We started watching The West Wing on Netflix last year because we ran out of episodes of The Good Wife. We enjoyed it from the start… real characters, funny and moving in turns, great writing. When we came across the part of the story where Leo McGarry, White House Chief of Staff, has to admit that he is a recovering alcoholic, I was deeply moved by the vulnerable writing and impeccable acting of John Spencer. More than that, however, I was a little frightened by how much a particular scene resonated deep within me.
Give it a watch. It’s less than 30 seconds.
“I don’t understand people who have one drink. I don’t understand people who leave half a glass of wine on the table. I don’t understand people who say they’ve had enough. How can you have enough of feeling like this? How can you not want to feel like this longer? My brain works differently.”
If you’ve been following me on Instagram or Facebook, you know that I’ve been working with a coach since the beginning of December. Jennifer has lost over 120 pounds, found balance and healing in her relationship with food and maintained that lost for over a year. She is frank, ballsy and gentle in turns. She has little interest in my reaching some ideal number on a scale. She wants me to be free.
It’s always a little dicey to talk about food addiction; to compare the addictive, compulsive properties of obesity to alcoholism. But I’m going to do it. I’m going to put myself out there and invite the entire range of reader responses in order to maybe help ONE person understand that when you see me on a ‘health kick’… what I’m really trying to do is save my life.
I am trying to save my life.
Food has, in many many ways, become the good girl drug. We have our lives together, are intelligent, successful women, but we are killing ourselves with food.
We don’t understand people who can eat one cookie, one donut, one French fry. We don’t understand people who can eat half a burger, push aside their plate and say they’re stuffed. We don’t understand how you can keep chocolate and candy and cookies and chips and pizza in the house and not eat it ALL the time.
Let me illustrate.
A few weeks after we saw the episode this clip is from, I came into the kitchen one morning and saw a snack bowl on the counter that Len had used the night before. He had eaten a few cookies and there, in the bottom of that blue bowl, were cookie crumbs and a few chocolate chips. I stood over that bowl for a few minutes, and every second of that clip came rushing back to me. With slow and deliberate motions, I reached out and took that bowl into my hands. I shook it slightly, so that the crumbs settled down beneath the three chocolate chips that my husband had left there.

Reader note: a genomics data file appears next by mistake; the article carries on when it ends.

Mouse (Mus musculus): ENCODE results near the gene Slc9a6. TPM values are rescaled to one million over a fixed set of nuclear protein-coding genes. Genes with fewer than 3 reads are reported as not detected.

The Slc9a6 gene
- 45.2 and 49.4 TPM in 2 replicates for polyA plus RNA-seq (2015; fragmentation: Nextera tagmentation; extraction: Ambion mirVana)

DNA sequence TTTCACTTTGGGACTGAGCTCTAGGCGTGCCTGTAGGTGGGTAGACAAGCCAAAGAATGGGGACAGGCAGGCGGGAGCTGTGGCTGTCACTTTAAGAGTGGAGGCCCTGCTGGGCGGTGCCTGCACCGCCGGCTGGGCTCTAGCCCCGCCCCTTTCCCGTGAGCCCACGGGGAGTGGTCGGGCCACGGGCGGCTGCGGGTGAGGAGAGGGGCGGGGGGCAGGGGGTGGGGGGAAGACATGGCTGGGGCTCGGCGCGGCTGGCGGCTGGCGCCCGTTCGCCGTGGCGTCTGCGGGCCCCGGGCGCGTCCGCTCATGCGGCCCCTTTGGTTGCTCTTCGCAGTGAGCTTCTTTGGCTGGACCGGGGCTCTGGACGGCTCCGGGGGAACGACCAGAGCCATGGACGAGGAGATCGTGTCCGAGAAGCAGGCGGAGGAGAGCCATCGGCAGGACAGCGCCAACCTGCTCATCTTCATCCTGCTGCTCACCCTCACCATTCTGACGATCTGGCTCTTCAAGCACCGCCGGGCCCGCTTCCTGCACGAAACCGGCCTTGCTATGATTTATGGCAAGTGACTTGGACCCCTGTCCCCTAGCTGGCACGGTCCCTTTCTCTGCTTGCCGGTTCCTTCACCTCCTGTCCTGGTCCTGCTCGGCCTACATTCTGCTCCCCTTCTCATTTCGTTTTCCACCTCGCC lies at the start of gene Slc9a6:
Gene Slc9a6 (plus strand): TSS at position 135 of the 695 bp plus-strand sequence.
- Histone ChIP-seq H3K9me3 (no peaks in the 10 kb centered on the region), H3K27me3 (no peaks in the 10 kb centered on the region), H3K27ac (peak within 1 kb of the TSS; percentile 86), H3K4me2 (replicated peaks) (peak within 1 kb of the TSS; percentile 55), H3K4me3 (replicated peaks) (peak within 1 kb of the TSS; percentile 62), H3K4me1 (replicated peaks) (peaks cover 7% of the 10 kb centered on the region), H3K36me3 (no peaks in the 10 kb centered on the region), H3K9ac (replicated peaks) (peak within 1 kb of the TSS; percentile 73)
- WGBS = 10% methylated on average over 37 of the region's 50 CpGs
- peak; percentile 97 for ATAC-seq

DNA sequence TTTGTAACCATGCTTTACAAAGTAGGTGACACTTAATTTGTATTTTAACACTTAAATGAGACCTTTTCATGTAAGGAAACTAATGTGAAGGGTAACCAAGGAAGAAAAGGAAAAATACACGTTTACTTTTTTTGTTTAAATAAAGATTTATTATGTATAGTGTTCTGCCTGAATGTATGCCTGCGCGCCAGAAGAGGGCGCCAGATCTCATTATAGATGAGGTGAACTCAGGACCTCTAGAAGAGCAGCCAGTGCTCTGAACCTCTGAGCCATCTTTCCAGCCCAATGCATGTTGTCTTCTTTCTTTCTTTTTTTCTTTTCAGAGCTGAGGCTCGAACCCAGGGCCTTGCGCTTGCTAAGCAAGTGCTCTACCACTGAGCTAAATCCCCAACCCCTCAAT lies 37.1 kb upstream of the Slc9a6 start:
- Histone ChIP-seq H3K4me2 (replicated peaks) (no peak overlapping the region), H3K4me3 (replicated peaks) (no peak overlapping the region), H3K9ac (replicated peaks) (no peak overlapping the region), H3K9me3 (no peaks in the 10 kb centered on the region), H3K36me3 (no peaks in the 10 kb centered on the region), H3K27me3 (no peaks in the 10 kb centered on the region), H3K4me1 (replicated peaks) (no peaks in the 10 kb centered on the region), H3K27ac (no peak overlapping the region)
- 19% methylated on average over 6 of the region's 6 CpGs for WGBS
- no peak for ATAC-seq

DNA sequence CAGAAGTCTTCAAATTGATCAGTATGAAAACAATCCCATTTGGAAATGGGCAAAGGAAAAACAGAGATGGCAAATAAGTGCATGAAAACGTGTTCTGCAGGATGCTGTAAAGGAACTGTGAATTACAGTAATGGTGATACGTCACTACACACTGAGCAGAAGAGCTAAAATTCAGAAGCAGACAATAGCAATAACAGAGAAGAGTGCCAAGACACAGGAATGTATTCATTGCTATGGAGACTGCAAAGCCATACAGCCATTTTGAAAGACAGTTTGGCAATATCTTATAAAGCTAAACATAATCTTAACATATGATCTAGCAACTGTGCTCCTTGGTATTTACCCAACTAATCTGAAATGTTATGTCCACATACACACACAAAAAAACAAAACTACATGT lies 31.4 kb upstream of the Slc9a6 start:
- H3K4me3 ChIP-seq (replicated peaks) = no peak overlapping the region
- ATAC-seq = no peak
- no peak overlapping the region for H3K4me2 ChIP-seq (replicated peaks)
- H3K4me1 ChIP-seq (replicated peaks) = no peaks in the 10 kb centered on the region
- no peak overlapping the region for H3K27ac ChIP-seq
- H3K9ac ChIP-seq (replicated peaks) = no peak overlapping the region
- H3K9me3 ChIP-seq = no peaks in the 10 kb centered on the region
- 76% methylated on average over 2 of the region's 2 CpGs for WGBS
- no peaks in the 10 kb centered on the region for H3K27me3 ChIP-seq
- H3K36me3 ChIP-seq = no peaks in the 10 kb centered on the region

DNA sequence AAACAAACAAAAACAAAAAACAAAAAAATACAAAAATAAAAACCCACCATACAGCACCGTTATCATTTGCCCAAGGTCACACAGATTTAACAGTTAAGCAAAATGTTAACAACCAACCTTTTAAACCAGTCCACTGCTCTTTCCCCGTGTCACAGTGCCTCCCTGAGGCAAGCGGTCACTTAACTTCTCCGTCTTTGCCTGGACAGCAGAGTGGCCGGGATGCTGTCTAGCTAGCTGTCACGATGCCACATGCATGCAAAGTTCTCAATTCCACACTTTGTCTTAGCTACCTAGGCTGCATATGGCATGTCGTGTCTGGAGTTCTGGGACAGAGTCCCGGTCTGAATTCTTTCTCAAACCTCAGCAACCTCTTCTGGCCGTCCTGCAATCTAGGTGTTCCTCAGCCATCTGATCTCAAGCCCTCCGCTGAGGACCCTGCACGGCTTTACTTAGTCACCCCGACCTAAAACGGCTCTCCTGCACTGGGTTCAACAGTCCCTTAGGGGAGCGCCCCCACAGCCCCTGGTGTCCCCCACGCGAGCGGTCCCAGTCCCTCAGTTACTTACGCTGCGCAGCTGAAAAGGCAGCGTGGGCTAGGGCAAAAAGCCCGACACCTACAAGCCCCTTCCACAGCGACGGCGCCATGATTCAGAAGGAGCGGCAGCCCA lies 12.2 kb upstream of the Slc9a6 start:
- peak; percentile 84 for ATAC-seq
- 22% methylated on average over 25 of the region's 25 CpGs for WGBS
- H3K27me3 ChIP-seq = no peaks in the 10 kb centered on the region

I carried the bowl over to Len and sat down beside him. He looked at me in surprise.
“This is what it is for me,” I said softly. “I don’t understand why you didn’t eat these. Just like you don’t understand what the big deal is.” It was an ‘Aha!’ moment for both of us.
Those of us fighting food addiction do not use food to satisfy hunger because we don’t know how. We don’t use food to fuel our bodies because that isn’t the relationship we have with it. Food is our drug. It is our bottle of vodka, our line of coke, our shot of heroine. And it will kill us if we don’t figure out how to heal this most essential of relationships.
Don’t be fooled into thinking that only ‘fat’ people carry this burden. There are people who are my ideal weight who struggle daily with their bondage to food. And it is bondage. I’m not overdramatizing here. It is literal slavery to the one thing we cannot do without: food.
We know it, too. We know how powerless we are. What we don’t show you is the shame that is carved into every curve of our bodies. We know you think that we just need to never touch a cookie again, go for a walk, eat less. We know that high blood pressure and heart failure and diabetes are real and present dangers. We are so bound up in a cycle of shame and failure that we literally hate ourselves for it. If you could hear the way we speak to ourselves, you would be appalled and horrified. We can extend love, gentleness and kindness to everyone but ourselves.
I’m not trying to lose weight. I am trying to save my life.
Why am I writing this? It’s a fair question. I can assure you I’m not looking for sympathy. None of us are. We know what got us here. We know (perhaps more than ever) what we need to do to crawl out of this pit. We are learning that health doesn’t mean never eating a cookie again but healing ourselves enough so we can eat just one. We are learning that we are stronger than we have ever given ourselves credit for because in pushing and challenging ourselves, we are seeing who we are for (quite possibly) the first time. And that glimpse of who we really are, beneath the layers of fat and shame and self-loathing? It’s incredible and terrifying at the same time.
Maybe I’d just like to help you see a small piece of what this is like for me. For us. For men and women everywhere who watch the clip from The West Wing and wonder how it can possibly be true that this concise description of alcoholism sums up their entire relationship to food.
Food was designed to do solve one problem: hunger. In the words of Jennifer, my coach, until I learn to eat only from hunger, anything else is self-abuse.
People approach me and comment on my activity on Instagram, where I freely share pictures of my workouts, milestones and transformations. I am learning to accept a compliment. And when they ask me what my goal is, my heart of hearts whispers: to be free. To see food as fuel and not a drug. To not spiral out of control because I ate a cookie. To not scar my heart with further shame and self-loathing.
For the first time in my life, my goal is not a number on a scale.
I want to save my life. I want to be free.
And for the first time, I believe I can.